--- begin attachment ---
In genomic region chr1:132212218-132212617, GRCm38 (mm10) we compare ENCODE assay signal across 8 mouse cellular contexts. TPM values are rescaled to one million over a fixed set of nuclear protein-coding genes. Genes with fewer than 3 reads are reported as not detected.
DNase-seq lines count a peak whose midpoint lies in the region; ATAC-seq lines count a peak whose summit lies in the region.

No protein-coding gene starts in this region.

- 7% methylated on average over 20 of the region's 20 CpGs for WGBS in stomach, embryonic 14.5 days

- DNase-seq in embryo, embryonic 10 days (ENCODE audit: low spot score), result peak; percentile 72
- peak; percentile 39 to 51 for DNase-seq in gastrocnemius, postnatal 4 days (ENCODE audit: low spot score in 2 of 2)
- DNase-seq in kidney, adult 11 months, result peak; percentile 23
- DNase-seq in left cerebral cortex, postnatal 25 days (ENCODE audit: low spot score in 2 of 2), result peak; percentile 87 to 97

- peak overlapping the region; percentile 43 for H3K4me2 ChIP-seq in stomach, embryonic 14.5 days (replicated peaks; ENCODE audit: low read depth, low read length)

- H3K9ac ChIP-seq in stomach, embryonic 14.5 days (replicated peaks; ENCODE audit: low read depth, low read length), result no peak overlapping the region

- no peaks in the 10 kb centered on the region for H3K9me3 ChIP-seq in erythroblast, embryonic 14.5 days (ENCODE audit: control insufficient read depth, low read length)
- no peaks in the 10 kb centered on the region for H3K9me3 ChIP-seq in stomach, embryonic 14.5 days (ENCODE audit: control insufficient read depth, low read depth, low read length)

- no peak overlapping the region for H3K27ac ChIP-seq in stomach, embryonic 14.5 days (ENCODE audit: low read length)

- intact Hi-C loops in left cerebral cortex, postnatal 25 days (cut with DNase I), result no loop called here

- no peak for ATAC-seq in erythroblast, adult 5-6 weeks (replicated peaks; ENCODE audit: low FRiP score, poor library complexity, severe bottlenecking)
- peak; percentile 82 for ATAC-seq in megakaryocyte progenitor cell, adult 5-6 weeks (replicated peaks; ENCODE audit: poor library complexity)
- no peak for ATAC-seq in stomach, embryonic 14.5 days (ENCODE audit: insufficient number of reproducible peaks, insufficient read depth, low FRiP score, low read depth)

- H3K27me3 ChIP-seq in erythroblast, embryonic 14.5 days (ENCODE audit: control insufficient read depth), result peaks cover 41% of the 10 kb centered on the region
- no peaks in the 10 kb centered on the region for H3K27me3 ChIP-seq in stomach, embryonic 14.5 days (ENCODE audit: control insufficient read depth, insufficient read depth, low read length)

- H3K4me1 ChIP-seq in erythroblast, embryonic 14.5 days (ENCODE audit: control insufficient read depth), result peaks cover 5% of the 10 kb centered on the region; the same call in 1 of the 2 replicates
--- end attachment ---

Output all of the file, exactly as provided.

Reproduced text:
In genomic region chr1:132212218-132212617, GRCm38 (mm10) we compare ENCODE assay signal across 8 mouse cellular contexts. TPM values are rescaled to one million over a fixed set of nuclear protein-coding genes. Genes with fewer than 3 reads are reported as not detected.
DNase-seq lines count a peak whose midpoint lies in the region; ATAC-seq lines count a peak whose summit lies in the region.

No protein-coding gene starts in this region.

- 7% methylated on average over 20 of the region's 20 CpGs for WGBS in stomach, embryonic 14.5 days

- DNase-seq in embryo, embryonic 10 days (ENCODE audit: low spot score), result peak; percentile 72
- peak; percentile 39 to 51 for DNase-seq in gastrocnemius, postnatal 4 days (ENCODE audit: low spot score in 2 of 2)
- DNase-seq in kidney, adult 11 months, result peak; percentile 23
- DNase-seq in left cerebral cortex, postnatal 25 days (ENCODE audit: low spot score in 2 of 2), result peak; percentile 87 to 97

- peak overlapping the region; percentile 43 for H3K4me2 ChIP-seq in stomach, embryonic 14.5 days (replicated peaks; ENCODE audit: low read depth, low read length)

- H3K9ac ChIP-seq in stomach, embryonic 14.5 days (replicated peaks; ENCODE audit: low read depth, low read length), result no peak overlapping the region

- no peaks in the 10 kb centered on the region for H3K9me3 ChIP-seq in erythroblast, embryonic 14.5 days (ENCODE audit: control insufficient read depth, low read length)
- no peaks in the 10 kb centered on the region for H3K9me3 ChIP-seq in stomach, embryonic 14.5 days (ENCODE audit: control insufficient read depth, low read depth, low read length)

- no peak overlapping the region for H3K27ac ChIP-seq in stomach, embryonic 14.5 days (ENCODE audit: low read length)

- intact Hi-C loops in left cerebral cortex, postnatal 25 days (cut with DNase I), result no loop called here

- no peak for ATAC-seq in erythroblast, adult 5-6 weeks (replicated peaks; ENCODE audit: low FRiP score, poor library complexity, severe bottlenecking)
- peak; percentile 82 for ATAC-seq in megakaryocyte progenitor cell, adult 5-6 weeks (replicated peaks; ENCODE audit: poor library complexity)
- no peak for ATAC-seq in stomach, embryonic 14.5 days (ENCODE audit: insufficient number of reproducible peaks, insufficient read depth, low FRiP score, low read depth)

- H3K27me3 ChIP-seq in erythroblast, embryonic 14.5 days (ENCODE audit: control insufficient read depth), result peaks cover 41% of the 10 kb centered on the region
- no peaks in the 10 kb centered on the region for H3K27me3 ChIP-seq in stomach, embryonic 14.5 days (ENCODE audit: control insufficient read depth, insufficient read depth, low read length)

- H3K4me1 ChIP-seq in erythroblast, embryonic 14.5 days (ENCODE audit: control insufficient read depth), result peaks cover 5% of the 10 kb centered on the region; the same call in 1 of the 2 replicates